Sommerer said she’s looking for work and a nearby place to live so her kids don’t have to change schools. She’d be happy to rent her former home from Fannie Mae if possible. “I was not raised to be a freeloader. I don’t want to be a freeloader. I will pay my way. I just need time to put it together,” she said in the video.

“Even if you do have to foreclose on someone, you can do it with a certain amount of compassion and humanity,” Soboleski said. “There’s a certain amount to be said for rules, but on the other hand we all want to live in a society where humanity matters more than bureaucracy.”

Not all of the Occupy actions have been successful. In Snellville, Ga., protesters failed to prevent the eviction of the Rorey family, who told the Gwinnett Daily Post they fell victim to a scam artist who promised them lower monthly payments in 2010. The difficulty of obtaining loan modifications since the collapse of the housing bubble has made it easy for scam artists to prey on desperate homeowners, who have been susceptible to claims that a hired “expert” knows secrets to obtaining loan mods they don’t.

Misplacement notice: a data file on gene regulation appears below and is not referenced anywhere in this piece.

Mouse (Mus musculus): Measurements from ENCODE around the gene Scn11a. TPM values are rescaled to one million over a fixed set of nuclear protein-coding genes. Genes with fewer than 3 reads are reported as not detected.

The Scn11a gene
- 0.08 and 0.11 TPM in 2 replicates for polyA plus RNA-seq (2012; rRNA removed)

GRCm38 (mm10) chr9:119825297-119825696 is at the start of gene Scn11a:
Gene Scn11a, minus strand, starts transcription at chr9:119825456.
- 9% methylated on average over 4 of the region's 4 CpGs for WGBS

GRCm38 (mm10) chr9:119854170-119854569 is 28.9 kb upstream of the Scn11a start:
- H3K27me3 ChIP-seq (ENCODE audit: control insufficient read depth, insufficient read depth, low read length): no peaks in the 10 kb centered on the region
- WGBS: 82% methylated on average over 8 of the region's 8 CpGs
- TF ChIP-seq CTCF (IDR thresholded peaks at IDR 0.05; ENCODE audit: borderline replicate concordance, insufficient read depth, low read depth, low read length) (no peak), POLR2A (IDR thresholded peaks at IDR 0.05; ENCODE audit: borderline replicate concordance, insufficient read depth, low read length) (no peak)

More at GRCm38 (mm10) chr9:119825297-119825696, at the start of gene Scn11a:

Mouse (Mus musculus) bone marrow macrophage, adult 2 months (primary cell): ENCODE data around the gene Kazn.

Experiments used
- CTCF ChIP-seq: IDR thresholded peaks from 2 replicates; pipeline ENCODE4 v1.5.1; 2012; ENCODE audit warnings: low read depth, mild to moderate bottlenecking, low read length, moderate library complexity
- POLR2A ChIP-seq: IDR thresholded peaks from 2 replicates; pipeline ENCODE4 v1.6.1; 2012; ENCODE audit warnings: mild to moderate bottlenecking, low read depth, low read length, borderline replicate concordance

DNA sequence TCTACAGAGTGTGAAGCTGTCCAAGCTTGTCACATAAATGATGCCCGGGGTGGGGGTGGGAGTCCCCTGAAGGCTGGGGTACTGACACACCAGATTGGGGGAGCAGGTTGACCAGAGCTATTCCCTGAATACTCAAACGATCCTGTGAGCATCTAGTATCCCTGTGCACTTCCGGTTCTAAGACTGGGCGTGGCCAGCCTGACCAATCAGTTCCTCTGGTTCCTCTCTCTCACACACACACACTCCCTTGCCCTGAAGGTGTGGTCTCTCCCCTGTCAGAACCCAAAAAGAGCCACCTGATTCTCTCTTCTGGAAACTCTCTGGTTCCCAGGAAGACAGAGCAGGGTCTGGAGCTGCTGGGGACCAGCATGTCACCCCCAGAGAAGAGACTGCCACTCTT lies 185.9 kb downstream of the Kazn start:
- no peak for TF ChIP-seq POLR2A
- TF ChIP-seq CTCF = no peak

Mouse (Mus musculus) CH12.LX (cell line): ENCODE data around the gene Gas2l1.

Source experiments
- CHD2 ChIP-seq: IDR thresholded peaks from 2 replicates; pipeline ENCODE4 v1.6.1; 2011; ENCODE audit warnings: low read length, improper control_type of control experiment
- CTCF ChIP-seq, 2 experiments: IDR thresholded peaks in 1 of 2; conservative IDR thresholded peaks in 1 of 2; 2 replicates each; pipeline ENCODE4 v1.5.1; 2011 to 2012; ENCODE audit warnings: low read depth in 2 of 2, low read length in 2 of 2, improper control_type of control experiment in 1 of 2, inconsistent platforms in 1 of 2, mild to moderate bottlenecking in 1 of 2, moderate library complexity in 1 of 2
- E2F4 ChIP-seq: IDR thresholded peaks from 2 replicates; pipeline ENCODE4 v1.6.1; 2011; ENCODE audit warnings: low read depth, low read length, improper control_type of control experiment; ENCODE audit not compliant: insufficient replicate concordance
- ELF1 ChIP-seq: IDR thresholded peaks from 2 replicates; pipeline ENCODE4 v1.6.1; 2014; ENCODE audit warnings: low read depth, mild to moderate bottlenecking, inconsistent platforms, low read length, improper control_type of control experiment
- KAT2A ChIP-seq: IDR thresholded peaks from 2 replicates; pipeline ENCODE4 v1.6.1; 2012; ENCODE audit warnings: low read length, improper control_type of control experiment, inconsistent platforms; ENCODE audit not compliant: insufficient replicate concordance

Fannie Mae, which has owned the property since last year, said it works to prevent foreclosures.

“We have a Mortgage Help Center in Atlanta where homeowners can meet with a trusted housing counselor to discuss their mortgage situation and options to avoid foreclosure,” a Fannie Mae spokeswoman said in a statement. “Unfortunately, the homeowner did not seek assistance from our Help Center.”